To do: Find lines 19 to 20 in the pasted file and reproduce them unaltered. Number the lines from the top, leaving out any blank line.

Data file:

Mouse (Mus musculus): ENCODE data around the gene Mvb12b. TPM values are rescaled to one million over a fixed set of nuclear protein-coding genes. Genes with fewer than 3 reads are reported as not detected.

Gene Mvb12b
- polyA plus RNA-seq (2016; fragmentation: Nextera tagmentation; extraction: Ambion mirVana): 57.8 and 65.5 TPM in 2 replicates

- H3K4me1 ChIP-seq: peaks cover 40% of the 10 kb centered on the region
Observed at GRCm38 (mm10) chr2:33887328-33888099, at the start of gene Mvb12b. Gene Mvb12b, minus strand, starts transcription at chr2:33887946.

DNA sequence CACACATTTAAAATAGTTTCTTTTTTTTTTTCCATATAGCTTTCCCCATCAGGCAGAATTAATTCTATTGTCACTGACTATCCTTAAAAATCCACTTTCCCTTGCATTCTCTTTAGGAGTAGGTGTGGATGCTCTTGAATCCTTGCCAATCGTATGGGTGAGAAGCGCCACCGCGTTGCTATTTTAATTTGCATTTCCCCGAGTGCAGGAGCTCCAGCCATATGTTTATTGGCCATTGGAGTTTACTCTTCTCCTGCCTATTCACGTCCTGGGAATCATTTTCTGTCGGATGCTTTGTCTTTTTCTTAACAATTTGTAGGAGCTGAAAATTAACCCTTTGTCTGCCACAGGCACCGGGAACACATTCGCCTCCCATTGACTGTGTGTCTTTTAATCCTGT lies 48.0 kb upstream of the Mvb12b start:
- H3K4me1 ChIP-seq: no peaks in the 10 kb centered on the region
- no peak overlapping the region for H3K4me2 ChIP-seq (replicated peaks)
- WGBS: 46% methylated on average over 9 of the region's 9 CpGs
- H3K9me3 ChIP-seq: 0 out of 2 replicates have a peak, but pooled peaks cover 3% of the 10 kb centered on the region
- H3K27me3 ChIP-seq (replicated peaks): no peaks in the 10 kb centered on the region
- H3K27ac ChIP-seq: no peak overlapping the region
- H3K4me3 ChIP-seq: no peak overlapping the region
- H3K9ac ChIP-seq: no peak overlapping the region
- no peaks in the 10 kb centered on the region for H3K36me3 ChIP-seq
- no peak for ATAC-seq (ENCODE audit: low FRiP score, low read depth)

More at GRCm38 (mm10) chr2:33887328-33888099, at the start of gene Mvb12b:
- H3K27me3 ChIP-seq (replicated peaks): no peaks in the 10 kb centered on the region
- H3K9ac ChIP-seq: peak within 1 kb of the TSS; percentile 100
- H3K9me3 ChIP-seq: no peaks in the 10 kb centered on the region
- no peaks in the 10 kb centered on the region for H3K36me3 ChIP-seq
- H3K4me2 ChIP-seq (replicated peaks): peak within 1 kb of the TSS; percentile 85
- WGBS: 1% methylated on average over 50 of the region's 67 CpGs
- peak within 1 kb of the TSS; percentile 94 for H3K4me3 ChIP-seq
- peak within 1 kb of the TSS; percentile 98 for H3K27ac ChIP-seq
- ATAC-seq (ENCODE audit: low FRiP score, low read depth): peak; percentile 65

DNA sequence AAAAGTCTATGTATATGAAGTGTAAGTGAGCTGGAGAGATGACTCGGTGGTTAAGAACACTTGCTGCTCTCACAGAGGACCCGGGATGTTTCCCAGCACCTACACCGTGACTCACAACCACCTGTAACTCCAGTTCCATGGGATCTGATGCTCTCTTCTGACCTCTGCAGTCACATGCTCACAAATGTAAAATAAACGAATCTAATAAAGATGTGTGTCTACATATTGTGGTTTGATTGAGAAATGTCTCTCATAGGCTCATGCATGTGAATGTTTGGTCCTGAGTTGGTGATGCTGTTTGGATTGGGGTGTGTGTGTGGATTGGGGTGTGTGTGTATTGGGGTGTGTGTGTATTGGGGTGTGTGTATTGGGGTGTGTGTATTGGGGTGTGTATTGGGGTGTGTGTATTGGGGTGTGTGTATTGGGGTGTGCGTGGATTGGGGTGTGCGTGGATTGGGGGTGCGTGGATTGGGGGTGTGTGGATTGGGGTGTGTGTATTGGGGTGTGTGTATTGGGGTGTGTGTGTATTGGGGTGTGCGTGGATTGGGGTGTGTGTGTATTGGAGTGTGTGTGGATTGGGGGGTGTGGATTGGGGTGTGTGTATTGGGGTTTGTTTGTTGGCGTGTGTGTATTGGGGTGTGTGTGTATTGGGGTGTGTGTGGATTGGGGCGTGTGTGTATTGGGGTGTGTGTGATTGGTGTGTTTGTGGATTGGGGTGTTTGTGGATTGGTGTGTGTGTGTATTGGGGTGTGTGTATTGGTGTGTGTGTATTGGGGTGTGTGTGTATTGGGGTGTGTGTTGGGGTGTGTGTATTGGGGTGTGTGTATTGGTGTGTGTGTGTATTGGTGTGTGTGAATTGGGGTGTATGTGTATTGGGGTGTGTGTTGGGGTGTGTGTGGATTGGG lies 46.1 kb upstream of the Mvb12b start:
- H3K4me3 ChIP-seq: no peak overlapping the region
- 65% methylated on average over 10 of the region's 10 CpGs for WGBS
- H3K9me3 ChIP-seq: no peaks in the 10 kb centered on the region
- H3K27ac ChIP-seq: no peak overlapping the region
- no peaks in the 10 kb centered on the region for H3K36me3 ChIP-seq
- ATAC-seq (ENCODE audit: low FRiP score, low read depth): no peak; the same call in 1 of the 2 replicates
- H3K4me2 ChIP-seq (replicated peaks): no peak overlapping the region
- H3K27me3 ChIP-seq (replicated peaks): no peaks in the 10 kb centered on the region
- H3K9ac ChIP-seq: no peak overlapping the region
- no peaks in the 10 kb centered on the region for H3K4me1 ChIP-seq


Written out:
- H3K9ac ChIP-seq: peak within 1 kb of the TSS; percentile 100
- H3K9me3 ChIP-seq: no peaks in the 10 kb centered on the region